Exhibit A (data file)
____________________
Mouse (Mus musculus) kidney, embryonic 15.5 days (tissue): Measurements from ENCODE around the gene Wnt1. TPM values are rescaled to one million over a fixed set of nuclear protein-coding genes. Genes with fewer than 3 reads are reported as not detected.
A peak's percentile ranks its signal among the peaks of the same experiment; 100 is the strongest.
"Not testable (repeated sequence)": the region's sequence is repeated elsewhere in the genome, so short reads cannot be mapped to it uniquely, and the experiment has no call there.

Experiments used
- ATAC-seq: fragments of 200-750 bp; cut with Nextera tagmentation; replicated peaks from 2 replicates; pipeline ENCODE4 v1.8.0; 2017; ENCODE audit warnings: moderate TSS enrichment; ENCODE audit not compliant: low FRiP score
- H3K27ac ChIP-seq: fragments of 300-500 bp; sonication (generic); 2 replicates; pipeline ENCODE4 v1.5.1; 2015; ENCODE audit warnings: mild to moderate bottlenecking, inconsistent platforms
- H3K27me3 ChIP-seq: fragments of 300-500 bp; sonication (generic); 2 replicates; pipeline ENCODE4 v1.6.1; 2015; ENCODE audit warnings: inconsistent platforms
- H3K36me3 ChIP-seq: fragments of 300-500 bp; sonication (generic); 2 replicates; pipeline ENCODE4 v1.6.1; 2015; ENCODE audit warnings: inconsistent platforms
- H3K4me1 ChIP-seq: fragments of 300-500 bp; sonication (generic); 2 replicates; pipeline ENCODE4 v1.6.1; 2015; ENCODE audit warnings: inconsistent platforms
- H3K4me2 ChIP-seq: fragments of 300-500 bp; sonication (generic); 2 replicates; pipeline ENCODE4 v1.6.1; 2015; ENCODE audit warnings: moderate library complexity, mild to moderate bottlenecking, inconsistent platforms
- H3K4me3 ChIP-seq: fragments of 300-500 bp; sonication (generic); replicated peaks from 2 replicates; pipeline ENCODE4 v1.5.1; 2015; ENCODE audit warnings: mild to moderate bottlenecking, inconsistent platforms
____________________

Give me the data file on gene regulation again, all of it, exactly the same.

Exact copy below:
Mouse (Mus musculus) kidney, embryonic 15.5 days (tissue): Measurements from ENCODE around the gene Wnt1. TPM values are rescaled to one million over a fixed set of nuclear protein-coding genes. Genes with fewer than 3 reads are reported as not detected.
A peak's percentile ranks its signal among the peaks of the same experiment; 100 is the strongest.
"Not testable (repeated sequence)": the region's sequence is repeated elsewhere in the genome, so short reads cannot be mapped to it uniquely, and the experiment has no call there.

Experiments used
- ATAC-seq: fragments of 200-750 bp; cut with Nextera tagmentation; replicated peaks from 2 replicates; pipeline ENCODE4 v1.8.0; 2017; ENCODE audit warnings: moderate TSS enrichment; ENCODE audit not compliant: low FRiP score
- H3K27ac ChIP-seq: fragments of 300-500 bp; sonication (generic); 2 replicates; pipeline ENCODE4 v1.5.1; 2015; ENCODE audit warnings: mild to moderate bottlenecking, inconsistent platforms
- H3K27me3 ChIP-seq: fragments of 300-500 bp; sonication (generic); 2 replicates; pipeline ENCODE4 v1.6.1; 2015; ENCODE audit warnings: inconsistent platforms
- H3K36me3 ChIP-seq: fragments of 300-500 bp; sonication (generic); 2 replicates; pipeline ENCODE4 v1.6.1; 2015; ENCODE audit warnings: inconsistent platforms
- H3K4me1 ChIP-seq: fragments of 300-500 bp; sonication (generic); 2 replicates; pipeline ENCODE4 v1.6.1; 2015; ENCODE audit warnings: inconsistent platforms
- H3K4me2 ChIP-seq: fragments of 300-500 bp; sonication (generic); 2 replicates; pipeline ENCODE4 v1.6.1; 2015; ENCODE audit warnings: moderate library complexity, mild to moderate bottlenecking, inconsistent platforms
- H3K4me3 ChIP-seq: fragments of 300-500 bp; sonication (generic); replicated peaks from 2 replicates; pipeline ENCODE4 v1.5.1; 2015; ENCODE audit warnings: mild to moderate bottlenecking, inconsistent platforms